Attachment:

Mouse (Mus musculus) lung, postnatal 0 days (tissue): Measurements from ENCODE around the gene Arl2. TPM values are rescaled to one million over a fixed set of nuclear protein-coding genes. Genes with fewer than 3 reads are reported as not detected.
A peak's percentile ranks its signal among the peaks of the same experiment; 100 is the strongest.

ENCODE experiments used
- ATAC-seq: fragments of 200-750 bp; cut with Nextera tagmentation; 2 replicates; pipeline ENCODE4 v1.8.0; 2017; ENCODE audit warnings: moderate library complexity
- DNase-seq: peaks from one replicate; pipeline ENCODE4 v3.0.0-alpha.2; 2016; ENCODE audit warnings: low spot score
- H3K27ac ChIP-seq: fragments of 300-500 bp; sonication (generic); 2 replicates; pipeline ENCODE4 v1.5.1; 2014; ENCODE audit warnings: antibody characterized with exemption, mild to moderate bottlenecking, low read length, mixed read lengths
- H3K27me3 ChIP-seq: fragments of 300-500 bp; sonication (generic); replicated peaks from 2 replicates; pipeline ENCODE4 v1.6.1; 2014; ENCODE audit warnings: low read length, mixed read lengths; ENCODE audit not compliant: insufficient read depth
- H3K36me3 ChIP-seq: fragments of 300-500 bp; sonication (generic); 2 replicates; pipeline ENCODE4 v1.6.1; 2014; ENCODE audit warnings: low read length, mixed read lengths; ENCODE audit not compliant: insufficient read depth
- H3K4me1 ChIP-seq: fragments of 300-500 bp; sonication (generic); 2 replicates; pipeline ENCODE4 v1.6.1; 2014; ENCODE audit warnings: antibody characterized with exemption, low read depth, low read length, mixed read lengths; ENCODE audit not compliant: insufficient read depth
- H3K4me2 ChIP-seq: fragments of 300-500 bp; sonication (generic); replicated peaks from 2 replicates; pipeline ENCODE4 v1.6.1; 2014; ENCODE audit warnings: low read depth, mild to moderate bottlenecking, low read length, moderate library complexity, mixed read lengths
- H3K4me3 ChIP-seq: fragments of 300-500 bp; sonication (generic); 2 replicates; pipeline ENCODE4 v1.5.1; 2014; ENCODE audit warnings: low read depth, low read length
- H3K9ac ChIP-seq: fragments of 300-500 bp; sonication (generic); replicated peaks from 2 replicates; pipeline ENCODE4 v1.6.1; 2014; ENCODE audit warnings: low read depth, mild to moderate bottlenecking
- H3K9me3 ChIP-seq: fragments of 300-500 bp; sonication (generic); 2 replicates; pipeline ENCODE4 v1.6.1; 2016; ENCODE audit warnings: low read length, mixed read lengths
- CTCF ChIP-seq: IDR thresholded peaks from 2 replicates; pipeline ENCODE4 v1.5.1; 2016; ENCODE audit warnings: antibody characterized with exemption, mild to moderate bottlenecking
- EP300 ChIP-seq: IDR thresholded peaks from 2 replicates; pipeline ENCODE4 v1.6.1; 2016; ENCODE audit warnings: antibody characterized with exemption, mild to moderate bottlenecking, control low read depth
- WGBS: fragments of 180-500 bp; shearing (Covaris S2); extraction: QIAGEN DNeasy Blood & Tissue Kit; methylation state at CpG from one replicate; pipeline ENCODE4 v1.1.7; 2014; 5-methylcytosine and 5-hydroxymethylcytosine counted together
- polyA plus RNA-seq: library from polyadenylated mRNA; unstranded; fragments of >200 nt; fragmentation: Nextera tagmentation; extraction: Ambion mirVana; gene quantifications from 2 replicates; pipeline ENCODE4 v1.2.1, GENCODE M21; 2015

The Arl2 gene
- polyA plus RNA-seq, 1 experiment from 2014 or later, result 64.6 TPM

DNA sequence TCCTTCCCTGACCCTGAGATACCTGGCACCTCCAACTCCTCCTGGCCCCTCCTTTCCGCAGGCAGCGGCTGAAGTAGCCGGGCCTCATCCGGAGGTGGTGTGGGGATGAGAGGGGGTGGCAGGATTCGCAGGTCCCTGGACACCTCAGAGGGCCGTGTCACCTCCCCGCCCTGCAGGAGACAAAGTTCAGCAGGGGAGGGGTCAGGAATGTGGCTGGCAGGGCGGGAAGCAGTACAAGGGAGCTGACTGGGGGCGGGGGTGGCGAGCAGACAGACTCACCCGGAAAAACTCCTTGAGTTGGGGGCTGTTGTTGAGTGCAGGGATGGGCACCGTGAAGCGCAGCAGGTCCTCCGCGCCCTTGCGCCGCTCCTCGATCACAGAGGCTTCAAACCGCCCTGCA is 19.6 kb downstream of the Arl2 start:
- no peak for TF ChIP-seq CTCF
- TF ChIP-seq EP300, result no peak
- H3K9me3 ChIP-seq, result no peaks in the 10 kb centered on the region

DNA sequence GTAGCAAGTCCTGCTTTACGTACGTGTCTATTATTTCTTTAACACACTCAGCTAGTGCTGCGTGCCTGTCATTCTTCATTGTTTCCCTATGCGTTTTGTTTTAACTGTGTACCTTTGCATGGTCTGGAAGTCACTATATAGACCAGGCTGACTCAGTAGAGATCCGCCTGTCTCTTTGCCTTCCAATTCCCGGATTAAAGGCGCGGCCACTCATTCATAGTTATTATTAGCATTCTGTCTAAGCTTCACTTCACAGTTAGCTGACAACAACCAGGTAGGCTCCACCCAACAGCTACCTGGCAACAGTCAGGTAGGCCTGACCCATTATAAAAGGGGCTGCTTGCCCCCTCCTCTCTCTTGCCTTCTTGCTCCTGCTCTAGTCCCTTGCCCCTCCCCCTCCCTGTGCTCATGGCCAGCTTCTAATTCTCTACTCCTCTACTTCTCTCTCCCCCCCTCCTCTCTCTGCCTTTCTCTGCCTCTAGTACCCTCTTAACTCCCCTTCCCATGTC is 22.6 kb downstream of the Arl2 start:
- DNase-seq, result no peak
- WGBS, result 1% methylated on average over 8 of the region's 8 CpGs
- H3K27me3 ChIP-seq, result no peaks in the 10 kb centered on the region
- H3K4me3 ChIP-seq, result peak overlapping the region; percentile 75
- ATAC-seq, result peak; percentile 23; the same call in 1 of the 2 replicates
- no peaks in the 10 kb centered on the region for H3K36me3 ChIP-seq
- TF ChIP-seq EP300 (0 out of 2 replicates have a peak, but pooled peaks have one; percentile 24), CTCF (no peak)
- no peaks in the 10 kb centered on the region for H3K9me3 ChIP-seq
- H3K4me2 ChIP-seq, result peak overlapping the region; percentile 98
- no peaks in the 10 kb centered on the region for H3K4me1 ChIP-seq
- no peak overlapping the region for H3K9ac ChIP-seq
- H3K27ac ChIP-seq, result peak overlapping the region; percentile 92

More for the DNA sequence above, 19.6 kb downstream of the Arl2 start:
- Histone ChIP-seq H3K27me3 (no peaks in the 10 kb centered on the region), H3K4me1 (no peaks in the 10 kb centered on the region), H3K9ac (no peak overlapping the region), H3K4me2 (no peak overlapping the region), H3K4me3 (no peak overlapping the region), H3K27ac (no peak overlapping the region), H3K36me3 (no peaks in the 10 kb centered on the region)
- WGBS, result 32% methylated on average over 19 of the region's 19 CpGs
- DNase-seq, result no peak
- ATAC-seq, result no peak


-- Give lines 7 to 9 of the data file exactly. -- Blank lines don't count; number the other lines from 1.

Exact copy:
- H3K27me3 ChIP-seq: fragments of 300-500 bp; sonication (generic); replicated peaks from 2 replicates; pipeline ENCODE4 v1.6.1; 2014; ENCODE audit warnings: low read length, mixed read lengths; ENCODE audit not compliant: insufficient read depth
- H3K36me3 ChIP-seq: fragments of 300-500 bp; sonication (generic); 2 replicates; pipeline ENCODE4 v1.6.1; 2014; ENCODE audit warnings: low read length, mixed read lengths; ENCODE audit not compliant: insufficient read depth
- H3K4me1 ChIP-seq: fragments of 300-500 bp; sonication (generic); 2 replicates; pipeline ENCODE4 v1.6.1; 2014; ENCODE audit warnings: antibody characterized with exemption, low read depth, low read length, mixed read lengths; ENCODE audit not compliant: insufficient read depth